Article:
Closing argument "serves to sharpen and clarify the issues for resolution by the trier of fact in a criminal case." Herring v. New York, 422 U.S. 853, 862, 95 S.Ct. 2550, 2555, 45 L.Ed.2d 593, 600 (1975). Its purpose "is to enlighten the jury and to help the jurors remember and interpret the evidence." State v. Reynolds, 120 Idaho 445, 450, 816 P.2d 1002, 1007 (Ct.App. 1991). "Both sides have traditionally been afforded considerable latitude in closing argument to the jury and are entitled to discuss fully, from their respective standpoints, the evidence and the inferences to be drawn therefrom." State v. Sheahan, 139 Idaho 267, 280, 77 P.3d 956, 969 (2003).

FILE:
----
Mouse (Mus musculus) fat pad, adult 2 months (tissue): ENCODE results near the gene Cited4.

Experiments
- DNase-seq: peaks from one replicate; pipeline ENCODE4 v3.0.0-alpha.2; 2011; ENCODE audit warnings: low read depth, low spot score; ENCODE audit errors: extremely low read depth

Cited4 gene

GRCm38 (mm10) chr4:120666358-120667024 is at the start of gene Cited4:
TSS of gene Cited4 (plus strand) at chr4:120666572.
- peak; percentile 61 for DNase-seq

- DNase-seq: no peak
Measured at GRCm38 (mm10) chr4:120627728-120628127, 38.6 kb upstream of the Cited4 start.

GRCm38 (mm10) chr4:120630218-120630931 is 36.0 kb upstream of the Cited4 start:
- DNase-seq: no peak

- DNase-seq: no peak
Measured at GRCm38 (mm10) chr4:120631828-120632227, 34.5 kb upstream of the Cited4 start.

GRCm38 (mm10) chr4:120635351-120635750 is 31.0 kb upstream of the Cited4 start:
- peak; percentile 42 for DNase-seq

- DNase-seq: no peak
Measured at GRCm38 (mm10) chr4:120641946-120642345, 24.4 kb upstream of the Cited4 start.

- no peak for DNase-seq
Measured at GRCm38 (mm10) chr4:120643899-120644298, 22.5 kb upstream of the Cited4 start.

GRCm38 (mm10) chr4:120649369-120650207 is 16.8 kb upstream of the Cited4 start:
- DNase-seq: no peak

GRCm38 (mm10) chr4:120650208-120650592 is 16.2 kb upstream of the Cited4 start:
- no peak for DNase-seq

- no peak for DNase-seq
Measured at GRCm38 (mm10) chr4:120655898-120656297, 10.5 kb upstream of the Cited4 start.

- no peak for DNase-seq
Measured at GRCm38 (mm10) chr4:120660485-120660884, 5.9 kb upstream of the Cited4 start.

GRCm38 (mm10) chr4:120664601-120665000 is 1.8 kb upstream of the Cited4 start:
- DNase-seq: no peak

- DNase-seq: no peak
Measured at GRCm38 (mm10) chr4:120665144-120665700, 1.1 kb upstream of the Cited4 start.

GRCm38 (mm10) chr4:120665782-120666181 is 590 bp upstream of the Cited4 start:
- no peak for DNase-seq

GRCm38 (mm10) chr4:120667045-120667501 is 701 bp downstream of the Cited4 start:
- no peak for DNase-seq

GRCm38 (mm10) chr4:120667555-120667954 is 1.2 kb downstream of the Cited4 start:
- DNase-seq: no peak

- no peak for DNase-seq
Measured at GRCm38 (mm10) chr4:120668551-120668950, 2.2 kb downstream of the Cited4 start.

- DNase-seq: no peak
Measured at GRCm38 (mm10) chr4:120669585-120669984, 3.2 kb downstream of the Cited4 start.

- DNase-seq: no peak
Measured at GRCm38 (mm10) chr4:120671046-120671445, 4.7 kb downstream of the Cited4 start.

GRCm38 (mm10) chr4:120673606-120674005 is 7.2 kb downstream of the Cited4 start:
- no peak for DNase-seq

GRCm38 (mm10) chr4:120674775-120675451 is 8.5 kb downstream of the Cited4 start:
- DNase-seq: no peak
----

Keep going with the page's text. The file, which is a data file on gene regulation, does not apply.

Considerable latitude, however, has its limits, both in matters expressly stated and those implied. Closing argument should not include counsel's personal opinions and beliefs about the credibility of a witness or the guilt or innocence of the accused. Id; State v. Garcia, 100 Idaho 108, 110-11, 594 P.2d 146, 148-49 (1979); State v. Lovelass, 133 Idaho 160, 169, 983 P.2d 233, 242 (Ct.App. 1999); State v. Brown, 131 Idaho 61, 69, 951 P.2d 1288, 1296 (Ct.App. 1998); State v. Priest, 128 Idaho 6, 14, 909 P.2d 624, 632 (Ct.App. 1995); State v. Ames, 109 Idaho 373, 376, 707 P.2d 484, 487 (Ct.App. 1985). Nor should it include disparaging comments about opposing counsel, Sheahan, 139 Idaho at 280, 77 P.3d at 969; State v. Page, 135 Idaho 214, 223, 16 P.3d 890, 899 (2000); Brown, 131 Idaho at 69, 951 P.2d at 1296; State v. Baruth, 107 Idaho 651, 657, 691 P.2d 1266, 1272 (Ct.App. 1984), or inflammatory words employed in describing a witness or defendant. State v. Hairston, 133 Idaho 496, 507, 988 P.2d 1170, 1181 (1999); State v. Kuhn, 139 Idaho 710, 715-16, 85 P.3d 1109, 1114-15 (Ct.App. 2003). A closing argument may not misrepresent or mischaracterize the evidence, State v. Raudebaugh, 124 Idaho 758, 769, 864 P.2d 596, 607 (1993); State v. Griffiths, 101 Idaho 163, 166, 610 P.2d 522, 525 (1980); State v. Tupis, 112 Idaho 767, 771-72, 735 P.2d 1078, 1082-83 (Ct.App. 1987), unduly emphasize irrelevant facts introduced at trial, State v. Smoot, 99 Idaho 855, 860, 590 P.2d 1001, 1006 (1978), refer to facts not in evidence, Griffiths, 101 Idaho at 166, 610 P.2d at 525; State v. Martinez, 136 Idaho 521, 525, 37 P.3d 18, 22 (Ct.App. 2001); State v. Cortez, 135 Idaho 561, 565-66, 21 P.3d 498, 502-03 (Ct.App. 2001); Lovelass, 133 Idaho at 169, 983 P.2d at 242, argue as substantive evidence matters admitted for limited evidentiary purposes, Hairston, 133 Idaho at 507-08, 988 P.2d at 1181-82, or misrepresent the law or the reasonable doubt burden. Raudebaugh, 124 Idaho at 769, 864 P.2d at 607; Lovelass, 133 Idaho at 168, 983 P.2d at 241; State v. Missamore, 114 Idaho 879, 882, 761 P.2d 1231, 1234 (Ct.App. 1988). The credibility of a witness may not be bolstered or attacked by reference to religious beliefs, State v. Sanchez, 142 Idaho 309, 318, 127 P.3d 212, 221 (Ct.App. 2005), and appeals to racial or ethnic prejudices are prohibited. State v. Romero-Garcia, 139 Idaho 199, 203, 75 P.3d 1209, 1213 (Ct.App. 2003). In a criminal case, a prosecutor may not directly or indirectly comment on a defendant's invocation of his constitutional right to remain silent, either at trial or before trial, for the purposes of inferring guilt. State v. Strouse, 133 Idaho 709, 713-14, 992 P.2d 158, 162-63 (1999); State v. Hodges, 105 Idaho 588, 592, 671 P.2d 1051, 1055 (1983); State v. McMurry, 143 Idaho 312, 314, 143 P.3d 400, 402 (Ct.App. 2006); State v. Stefani 142 Idaho 698, 700-03, 132 P.3d 455, 457-60 (Ct.App. 2005). Lastly, and of particular importance to the present case, appeals to emotion, passion or prejudice of the jury through use of inflammatory tactics are impermissible. Raudebaugh, 124 Idaho at 769, 864 P.2d at 607; State v. Smith, 117 Idaho 891, 898, 792 P.2d 916, 923 (1990); State v. LaMere, 103 Idaho 839, 844, 655 P.2d 46, 51 (1982); Griffiths, 101 Idaho at 168, 610 P.2d at 527.